Dealing with Sexual Regret
Do any of these situations sound familiar:
You had sex with an ex.
You didn’t go home with someone you always lusted after.
You shared a sexual secret with someone who, it turns out, didn’t deserve your trust.
According to all your friends you took the “wrong” risks and then didn’t take the “right” ones.
It might just be impossible to get through life without some sexual regret. Lots of people say they live without regret, or don’t believe in regret, but feeling disappointment, sadness, about something that happened, and wishing that something you did, or didn’t do, could be done, or undone, is inevitable if your life includes trying to connect intimately with others.
There’s no such thing as a simple sexual person. When it comes to sexuality we are all a bundle of contradictions, problems, neuroses, thrilling highs and deep lows. Try getting two of us together and it can’t always end the way we want it to.
The question is, how do we live with sexual regret? It’s not something we talk about much beyond countless jokes (and one horrible movie) about the “walk of shame” which are really more about sexism and judgment about casual sex than about the regret we feel personally.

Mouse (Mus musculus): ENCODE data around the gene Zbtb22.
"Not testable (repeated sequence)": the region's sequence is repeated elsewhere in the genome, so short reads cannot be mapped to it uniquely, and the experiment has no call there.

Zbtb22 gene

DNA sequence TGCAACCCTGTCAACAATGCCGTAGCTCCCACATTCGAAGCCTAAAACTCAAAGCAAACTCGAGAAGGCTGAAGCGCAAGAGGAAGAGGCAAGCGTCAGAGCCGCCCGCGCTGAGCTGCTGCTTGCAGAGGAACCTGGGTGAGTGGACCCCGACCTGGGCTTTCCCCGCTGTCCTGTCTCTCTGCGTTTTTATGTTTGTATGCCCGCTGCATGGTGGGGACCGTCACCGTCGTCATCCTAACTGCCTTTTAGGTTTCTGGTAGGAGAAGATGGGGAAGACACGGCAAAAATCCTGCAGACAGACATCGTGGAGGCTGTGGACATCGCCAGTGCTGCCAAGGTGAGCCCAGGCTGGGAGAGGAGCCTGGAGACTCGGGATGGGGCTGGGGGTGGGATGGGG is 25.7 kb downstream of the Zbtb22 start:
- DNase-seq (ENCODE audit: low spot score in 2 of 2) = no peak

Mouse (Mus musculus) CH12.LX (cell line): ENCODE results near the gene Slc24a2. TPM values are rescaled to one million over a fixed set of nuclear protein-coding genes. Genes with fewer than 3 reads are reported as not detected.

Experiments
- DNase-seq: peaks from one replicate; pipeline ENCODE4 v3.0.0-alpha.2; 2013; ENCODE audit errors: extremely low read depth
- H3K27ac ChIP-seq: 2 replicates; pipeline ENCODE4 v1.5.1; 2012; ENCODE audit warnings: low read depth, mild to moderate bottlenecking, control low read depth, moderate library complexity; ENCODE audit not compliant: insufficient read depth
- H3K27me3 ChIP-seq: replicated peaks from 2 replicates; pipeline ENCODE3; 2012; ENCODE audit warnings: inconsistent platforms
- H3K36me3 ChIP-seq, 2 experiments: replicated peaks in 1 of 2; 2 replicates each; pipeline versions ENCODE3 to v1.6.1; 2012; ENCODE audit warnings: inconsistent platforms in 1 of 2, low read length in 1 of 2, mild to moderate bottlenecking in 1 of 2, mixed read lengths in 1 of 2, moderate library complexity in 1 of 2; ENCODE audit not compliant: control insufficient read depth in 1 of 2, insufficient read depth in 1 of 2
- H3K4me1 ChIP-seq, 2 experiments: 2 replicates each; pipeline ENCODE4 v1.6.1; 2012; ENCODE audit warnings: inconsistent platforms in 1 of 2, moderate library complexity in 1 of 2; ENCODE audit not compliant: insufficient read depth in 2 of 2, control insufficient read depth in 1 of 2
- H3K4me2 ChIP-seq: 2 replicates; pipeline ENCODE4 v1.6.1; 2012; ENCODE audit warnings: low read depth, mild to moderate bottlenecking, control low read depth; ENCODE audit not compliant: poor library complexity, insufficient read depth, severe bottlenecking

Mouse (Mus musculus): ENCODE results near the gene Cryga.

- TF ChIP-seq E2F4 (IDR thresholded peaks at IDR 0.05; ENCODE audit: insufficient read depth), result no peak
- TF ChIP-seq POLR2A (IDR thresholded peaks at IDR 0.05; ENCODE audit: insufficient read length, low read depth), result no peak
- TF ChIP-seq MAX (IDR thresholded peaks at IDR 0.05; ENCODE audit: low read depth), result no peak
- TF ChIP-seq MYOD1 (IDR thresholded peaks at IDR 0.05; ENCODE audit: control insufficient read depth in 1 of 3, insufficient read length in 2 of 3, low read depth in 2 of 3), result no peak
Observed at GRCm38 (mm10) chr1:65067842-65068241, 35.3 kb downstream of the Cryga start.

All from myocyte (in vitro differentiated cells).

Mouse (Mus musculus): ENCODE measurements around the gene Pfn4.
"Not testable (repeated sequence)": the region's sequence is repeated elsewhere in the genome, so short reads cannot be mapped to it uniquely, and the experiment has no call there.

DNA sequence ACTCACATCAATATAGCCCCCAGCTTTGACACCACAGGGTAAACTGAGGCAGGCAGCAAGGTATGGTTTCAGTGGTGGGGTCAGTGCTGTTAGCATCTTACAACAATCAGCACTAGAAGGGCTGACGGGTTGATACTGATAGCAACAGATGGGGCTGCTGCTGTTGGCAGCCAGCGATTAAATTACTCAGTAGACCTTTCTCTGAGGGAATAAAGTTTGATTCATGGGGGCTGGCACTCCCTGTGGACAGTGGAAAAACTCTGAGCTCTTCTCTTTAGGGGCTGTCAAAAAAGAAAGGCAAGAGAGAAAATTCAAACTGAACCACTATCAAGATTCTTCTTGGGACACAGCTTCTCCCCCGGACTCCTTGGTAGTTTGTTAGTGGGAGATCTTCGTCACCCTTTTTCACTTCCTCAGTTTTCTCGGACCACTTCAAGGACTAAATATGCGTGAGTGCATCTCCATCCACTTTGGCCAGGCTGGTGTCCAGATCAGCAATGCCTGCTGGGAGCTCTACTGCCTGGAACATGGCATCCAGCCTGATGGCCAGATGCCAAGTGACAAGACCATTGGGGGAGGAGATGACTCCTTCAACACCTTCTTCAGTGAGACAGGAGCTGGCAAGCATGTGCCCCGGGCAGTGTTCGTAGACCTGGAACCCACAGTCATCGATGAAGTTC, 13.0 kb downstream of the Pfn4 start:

Here are five ways of dealing with, working through, and building a sexual life that includes some regrets.
Sexual Regret and Sexual Victimization
Before we get to the tips, we need to clarify that sexual regret isn’t the same thing as feeling hurt or traumatized by sexual violence. That kind of regret is a way of blaming yourself for something that isn’t your fault.
When we are the victim of assault, harassment, or coercion, feeling regret is misguided because it suggests there’s something we could have done.
When someone assaults you in a moment, or spends years slowly wearing you down with coercion, negativity, and violence of any kind, the fault lies with them. Those are behaviors that are unacceptable and, no matter what you do, the perpetrator may continue to act.
So the sexual regret we are talking about in this article is only in the context of consensual sexual relationships. Situations where you may wish things ended differently but you don’t feel you were forced into anything.
Regret Is Like a Sex Tax
It’s easy to replay a sexual moment in our head over and over, cringing at our choice of words, our inability to say the right thing, make the right move, express what we really felt in the moment.
And it’s easy to think that we completely blew it in that one moment. This is particularly true if it’s a brand new sexual situation or relationship.
But time and experience tends to reveal the less dramatic truth; we usually get second, third, and sometimes even fifth chances, especially if we are genuinely trying to make things work and if we are able to communicate that to our partner.
Living with sexual regret doesn’t mean talking yourself out of the feelings you’re having (since that isn’t really possible). Instead dealing with sexual regret may mean reminding yourself that feeling crappy about something you did or didn’t do is part of a full and rich sexual life. it can’t be all good. Regrets, like taxes, may not be fun to have (or pay) but they are necessary if we want good roads and clean drinking water.